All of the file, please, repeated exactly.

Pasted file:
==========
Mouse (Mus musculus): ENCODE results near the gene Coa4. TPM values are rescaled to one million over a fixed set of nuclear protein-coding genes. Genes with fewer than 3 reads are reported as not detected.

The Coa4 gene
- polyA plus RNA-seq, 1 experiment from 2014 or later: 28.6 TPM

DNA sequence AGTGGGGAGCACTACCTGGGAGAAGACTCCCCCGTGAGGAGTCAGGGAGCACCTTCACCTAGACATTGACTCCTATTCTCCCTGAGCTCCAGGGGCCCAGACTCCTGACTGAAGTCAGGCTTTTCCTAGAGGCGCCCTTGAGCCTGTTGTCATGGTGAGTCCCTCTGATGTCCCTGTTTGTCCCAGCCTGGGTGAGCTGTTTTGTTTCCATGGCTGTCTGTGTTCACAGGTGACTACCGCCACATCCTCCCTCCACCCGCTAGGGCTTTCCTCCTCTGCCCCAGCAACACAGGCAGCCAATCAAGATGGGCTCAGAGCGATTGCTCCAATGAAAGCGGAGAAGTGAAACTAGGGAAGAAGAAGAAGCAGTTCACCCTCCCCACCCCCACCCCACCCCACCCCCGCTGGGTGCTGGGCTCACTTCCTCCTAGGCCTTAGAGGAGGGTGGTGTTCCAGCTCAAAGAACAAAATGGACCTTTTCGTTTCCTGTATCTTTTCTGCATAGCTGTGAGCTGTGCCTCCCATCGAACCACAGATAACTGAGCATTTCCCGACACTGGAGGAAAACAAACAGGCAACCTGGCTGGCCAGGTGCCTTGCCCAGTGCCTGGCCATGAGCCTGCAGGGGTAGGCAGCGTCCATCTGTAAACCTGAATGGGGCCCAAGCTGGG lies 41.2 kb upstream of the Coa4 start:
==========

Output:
Mouse (Mus musculus): ENCODE results near the gene Coa4. TPM values are rescaled to one million over a fixed set of nuclear protein-coding genes. Genes with fewer than 3 reads are reported as not detected.

The Coa4 gene
- polyA plus RNA-seq, 1 experiment from 2014 or later: 28.6 TPM

DNA sequence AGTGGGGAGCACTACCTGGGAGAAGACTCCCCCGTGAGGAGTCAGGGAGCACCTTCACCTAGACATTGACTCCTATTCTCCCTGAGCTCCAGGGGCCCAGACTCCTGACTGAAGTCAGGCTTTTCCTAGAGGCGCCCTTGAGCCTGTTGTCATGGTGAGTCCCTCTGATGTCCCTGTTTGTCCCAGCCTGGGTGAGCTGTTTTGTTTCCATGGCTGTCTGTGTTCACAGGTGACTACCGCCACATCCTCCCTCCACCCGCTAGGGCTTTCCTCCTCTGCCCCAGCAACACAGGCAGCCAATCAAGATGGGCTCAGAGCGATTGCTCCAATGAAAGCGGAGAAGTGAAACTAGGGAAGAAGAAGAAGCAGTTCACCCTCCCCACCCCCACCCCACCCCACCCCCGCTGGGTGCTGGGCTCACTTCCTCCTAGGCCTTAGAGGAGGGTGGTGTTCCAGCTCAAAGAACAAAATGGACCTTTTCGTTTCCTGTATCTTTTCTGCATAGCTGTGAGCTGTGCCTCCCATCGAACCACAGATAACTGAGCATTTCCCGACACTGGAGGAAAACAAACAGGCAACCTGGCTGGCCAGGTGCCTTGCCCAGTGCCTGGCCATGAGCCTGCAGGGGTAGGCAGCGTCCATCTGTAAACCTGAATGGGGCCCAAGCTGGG lies 41.2 kb upstream of the Coa4 start: